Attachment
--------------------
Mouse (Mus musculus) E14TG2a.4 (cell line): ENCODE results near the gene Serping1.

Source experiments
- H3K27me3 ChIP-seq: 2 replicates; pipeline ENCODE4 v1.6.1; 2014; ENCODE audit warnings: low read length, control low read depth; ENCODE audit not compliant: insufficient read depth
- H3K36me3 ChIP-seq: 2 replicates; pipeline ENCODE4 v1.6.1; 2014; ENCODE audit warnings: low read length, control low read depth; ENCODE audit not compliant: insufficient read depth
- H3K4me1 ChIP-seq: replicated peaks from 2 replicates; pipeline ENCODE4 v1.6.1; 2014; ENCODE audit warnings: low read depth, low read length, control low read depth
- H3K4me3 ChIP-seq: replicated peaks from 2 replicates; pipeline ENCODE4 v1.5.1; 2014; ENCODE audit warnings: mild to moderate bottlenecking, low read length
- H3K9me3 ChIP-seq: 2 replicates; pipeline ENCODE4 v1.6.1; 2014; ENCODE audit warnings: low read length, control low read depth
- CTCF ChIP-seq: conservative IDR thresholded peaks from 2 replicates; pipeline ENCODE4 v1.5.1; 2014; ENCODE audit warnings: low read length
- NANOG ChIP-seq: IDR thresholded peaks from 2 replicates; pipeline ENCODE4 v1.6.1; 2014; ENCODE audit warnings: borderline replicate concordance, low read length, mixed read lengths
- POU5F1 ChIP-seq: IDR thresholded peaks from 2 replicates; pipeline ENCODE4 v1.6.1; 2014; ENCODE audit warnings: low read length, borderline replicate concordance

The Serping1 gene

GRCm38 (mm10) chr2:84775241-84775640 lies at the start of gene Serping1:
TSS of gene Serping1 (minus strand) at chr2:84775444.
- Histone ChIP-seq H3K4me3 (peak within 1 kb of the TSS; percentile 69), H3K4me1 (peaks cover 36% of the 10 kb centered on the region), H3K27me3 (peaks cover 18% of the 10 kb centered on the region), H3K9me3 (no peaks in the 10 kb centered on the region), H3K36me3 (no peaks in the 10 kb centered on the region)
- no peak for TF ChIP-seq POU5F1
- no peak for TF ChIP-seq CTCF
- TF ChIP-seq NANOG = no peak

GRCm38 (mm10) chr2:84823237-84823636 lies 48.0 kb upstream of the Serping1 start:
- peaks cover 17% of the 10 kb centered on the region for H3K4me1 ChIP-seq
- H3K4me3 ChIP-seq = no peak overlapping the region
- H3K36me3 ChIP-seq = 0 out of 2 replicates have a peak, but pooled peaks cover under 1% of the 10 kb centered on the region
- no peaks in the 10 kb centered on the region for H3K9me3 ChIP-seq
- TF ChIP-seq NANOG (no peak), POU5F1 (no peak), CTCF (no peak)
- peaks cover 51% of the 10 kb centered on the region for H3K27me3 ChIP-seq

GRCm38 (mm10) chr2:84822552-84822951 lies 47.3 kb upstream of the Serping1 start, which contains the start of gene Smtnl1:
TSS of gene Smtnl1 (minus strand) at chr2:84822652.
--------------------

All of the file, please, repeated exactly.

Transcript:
Mouse (Mus musculus) E14TG2a.4 (cell line): ENCODE results near the gene Serping1.

Source experiments
- H3K27me3 ChIP-seq: 2 replicates; pipeline ENCODE4 v1.6.1; 2014; ENCODE audit warnings: low read length, control low read depth; ENCODE audit not compliant: insufficient read depth
- H3K36me3 ChIP-seq: 2 replicates; pipeline ENCODE4 v1.6.1; 2014; ENCODE audit warnings: low read length, control low read depth; ENCODE audit not compliant: insufficient read depth
- H3K4me1 ChIP-seq: replicated peaks from 2 replicates; pipeline ENCODE4 v1.6.1; 2014; ENCODE audit warnings: low read depth, low read length, control low read depth
- H3K4me3 ChIP-seq: replicated peaks from 2 replicates; pipeline ENCODE4 v1.5.1; 2014; ENCODE audit warnings: mild to moderate bottlenecking, low read length
- H3K9me3 ChIP-seq: 2 replicates; pipeline ENCODE4 v1.6.1; 2014; ENCODE audit warnings: low read length, control low read depth
- CTCF ChIP-seq: conservative IDR thresholded peaks from 2 replicates; pipeline ENCODE4 v1.5.1; 2014; ENCODE audit warnings: low read length
- NANOG ChIP-seq: IDR thresholded peaks from 2 replicates; pipeline ENCODE4 v1.6.1; 2014; ENCODE audit warnings: borderline replicate concordance, low read length, mixed read lengths
- POU5F1 ChIP-seq: IDR thresholded peaks from 2 replicates; pipeline ENCODE4 v1.6.1; 2014; ENCODE audit warnings: low read length, borderline replicate concordance

The Serping1 gene

GRCm38 (mm10) chr2:84775241-84775640 lies at the start of gene Serping1:
TSS of gene Serping1 (minus strand) at chr2:84775444.
- Histone ChIP-seq H3K4me3 (peak within 1 kb of the TSS; percentile 69), H3K4me1 (peaks cover 36% of the 10 kb centered on the region), H3K27me3 (peaks cover 18% of the 10 kb centered on the region), H3K9me3 (no peaks in the 10 kb centered on the region), H3K36me3 (no peaks in the 10 kb centered on the region)
- no peak for TF ChIP-seq POU5F1
- no peak for TF ChIP-seq CTCF
- TF ChIP-seq NANOG = no peak

GRCm38 (mm10) chr2:84823237-84823636 lies 48.0 kb upstream of the Serping1 start:
- peaks cover 17% of the 10 kb centered on the region for H3K4me1 ChIP-seq
- H3K4me3 ChIP-seq = no peak overlapping the region
- H3K36me3 ChIP-seq = 0 out of 2 replicates have a peak, but pooled peaks cover under 1% of the 10 kb centered on the region
- no peaks in the 10 kb centered on the region for H3K9me3 ChIP-seq
- TF ChIP-seq NANOG (no peak), POU5F1 (no peak), CTCF (no peak)
- peaks cover 51% of the 10 kb centered on the region for H3K27me3 ChIP-seq

GRCm38 (mm10) chr2:84822552-84822951 lies 47.3 kb upstream of the Serping1 start, which contains the start of gene Smtnl1:
TSS of gene Smtnl1 (minus strand) at chr2:84822652.